The Gameplay Loop is Too Grindy
I was surprised to discover that Red Dead Online seems to be following a reasonably deep story, and the way in which it’s sticking to much of what made Red Dead Redemption 2 special. It hasn’t abandoned the methodical approach to gameplay, the measured pace, and emphasis on survival mechanics.
The trouble is, that doesn’t necessarily work all that well for an online experience, especially in combination with the extent to which Red Dead Online asks players to grind for weapons, items, clothing, ranks, and everything else.
Surely the draw of online play should be accessibility, allowing players to jump in and quickly set-up, get involved, and start playing to their preference? It’s not quite the case from what I’m seeing, though. Certain clothing is strangely locked behind ranks, while others are horrendously expensive.
The worst of it, however, is the gold bars. This is Red Dead Online’s premium currency, which can be bought with real-life money as well as earned in-game. 100 gold nuggets equal a single gold bar, and nuggets are given as rewards for completing various modes, such as PvP, or by finding treasure scattered across the map.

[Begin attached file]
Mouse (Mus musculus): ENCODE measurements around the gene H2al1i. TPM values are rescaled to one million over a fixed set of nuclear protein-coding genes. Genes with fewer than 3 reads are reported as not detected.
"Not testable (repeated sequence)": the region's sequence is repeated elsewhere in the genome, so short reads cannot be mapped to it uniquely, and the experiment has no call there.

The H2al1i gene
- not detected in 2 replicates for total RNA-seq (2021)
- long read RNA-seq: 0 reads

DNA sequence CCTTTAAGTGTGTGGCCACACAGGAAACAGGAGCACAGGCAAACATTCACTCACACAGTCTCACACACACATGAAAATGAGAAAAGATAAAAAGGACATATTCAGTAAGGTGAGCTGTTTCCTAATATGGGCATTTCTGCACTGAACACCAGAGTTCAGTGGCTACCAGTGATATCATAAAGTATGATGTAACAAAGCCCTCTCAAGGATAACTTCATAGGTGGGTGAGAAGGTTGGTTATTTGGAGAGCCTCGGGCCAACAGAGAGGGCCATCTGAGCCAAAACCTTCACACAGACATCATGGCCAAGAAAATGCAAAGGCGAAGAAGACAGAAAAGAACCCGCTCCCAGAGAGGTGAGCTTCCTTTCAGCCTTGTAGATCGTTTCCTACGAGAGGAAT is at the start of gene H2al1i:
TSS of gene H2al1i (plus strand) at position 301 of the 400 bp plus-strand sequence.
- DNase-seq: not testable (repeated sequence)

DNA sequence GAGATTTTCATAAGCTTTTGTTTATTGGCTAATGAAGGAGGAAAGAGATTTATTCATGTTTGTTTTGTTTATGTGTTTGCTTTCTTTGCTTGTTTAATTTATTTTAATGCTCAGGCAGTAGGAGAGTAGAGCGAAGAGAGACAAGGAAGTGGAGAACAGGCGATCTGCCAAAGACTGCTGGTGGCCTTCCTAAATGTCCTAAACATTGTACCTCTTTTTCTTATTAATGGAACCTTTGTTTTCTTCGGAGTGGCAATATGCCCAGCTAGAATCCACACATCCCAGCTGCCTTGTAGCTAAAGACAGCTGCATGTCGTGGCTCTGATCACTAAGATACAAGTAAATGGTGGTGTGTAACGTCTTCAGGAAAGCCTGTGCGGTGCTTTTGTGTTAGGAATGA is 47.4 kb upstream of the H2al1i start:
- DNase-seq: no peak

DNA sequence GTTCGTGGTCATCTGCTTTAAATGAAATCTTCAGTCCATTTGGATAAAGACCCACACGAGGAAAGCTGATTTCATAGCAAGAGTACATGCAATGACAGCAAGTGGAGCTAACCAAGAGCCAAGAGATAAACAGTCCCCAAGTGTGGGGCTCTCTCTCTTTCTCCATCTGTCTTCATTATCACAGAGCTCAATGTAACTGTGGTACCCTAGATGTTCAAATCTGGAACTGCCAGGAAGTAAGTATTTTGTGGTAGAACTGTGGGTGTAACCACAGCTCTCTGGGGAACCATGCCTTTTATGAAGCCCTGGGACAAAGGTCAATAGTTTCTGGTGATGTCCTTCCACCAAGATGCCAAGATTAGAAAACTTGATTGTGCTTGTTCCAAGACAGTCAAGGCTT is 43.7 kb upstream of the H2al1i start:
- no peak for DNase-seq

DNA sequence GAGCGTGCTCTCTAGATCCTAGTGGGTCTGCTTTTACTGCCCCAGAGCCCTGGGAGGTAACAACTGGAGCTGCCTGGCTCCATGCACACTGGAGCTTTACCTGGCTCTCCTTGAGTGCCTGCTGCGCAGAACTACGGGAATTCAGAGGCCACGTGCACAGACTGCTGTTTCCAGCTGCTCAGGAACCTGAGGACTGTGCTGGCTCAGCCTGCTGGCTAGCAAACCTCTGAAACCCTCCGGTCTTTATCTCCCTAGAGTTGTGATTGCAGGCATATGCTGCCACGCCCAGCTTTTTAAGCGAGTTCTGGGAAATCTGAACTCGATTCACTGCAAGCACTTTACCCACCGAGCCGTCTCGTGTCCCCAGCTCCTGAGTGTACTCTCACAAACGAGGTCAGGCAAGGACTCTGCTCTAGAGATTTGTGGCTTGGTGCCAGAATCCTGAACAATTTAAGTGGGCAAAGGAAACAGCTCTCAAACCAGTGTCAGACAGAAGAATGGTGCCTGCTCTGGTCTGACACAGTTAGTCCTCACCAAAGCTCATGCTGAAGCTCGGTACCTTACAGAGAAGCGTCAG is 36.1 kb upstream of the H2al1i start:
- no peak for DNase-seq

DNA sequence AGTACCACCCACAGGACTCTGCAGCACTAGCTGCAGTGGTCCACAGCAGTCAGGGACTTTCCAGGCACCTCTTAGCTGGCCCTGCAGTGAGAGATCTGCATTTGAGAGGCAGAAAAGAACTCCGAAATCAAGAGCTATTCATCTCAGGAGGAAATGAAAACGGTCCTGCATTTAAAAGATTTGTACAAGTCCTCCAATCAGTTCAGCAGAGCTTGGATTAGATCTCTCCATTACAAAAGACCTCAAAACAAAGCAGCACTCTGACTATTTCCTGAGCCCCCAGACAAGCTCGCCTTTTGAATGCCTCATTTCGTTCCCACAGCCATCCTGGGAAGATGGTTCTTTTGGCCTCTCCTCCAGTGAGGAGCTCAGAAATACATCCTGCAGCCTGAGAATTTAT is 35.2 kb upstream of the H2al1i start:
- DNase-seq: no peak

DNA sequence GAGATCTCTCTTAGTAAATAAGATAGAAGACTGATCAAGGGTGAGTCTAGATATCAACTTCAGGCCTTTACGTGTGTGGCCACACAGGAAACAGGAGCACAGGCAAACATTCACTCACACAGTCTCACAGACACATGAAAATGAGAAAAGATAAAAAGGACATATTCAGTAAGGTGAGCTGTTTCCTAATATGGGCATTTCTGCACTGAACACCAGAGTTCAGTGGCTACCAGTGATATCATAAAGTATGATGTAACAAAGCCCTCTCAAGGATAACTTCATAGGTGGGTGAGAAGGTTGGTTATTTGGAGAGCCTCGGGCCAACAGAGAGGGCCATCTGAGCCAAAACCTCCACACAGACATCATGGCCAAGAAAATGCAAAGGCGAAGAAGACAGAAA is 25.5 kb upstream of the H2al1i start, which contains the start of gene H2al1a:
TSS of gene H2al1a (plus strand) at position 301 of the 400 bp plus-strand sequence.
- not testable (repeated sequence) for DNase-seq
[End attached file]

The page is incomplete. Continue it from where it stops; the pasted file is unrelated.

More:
Gold bars can be used to purchase unique items, but as of right now, obtaining them without forking out real-life money is a total grind.
One player calculated that 1 gold bar equates to about eight hours of gameplay. For reference, it costs the equivalent of around 30 gold bars to change every metal option on your rifle to a different color. Yeah… that’s one hell of a grind.
More importantly, horse insurance, your guarantee that you’re animal pal won’t die permanently, is only purchasable via five gold bars (although your first is free).
Of course, having a premium currency benefits players from having to worry about items continually ramping up in price moving forward, as they did in GTA Online. But it doesn’t really solve the issue if the premium currency itself is a huge grind to obtain.
It’s also doubly annoying given that, plenty of the purchasable items in the beta aren’t limited to cosmetics — they’re functional, too, like horse insurance or particular fishing rods.
It’s obviously causing a sticking point for some players, who are already lamenting Rockstar Games’ implementation of the premium currency. The fear moving forward is grinding hours of gameplay will be the only way to take full advantage of Red Dead Online’s most compelling items and equipment. Let’s hope that isn’t the case.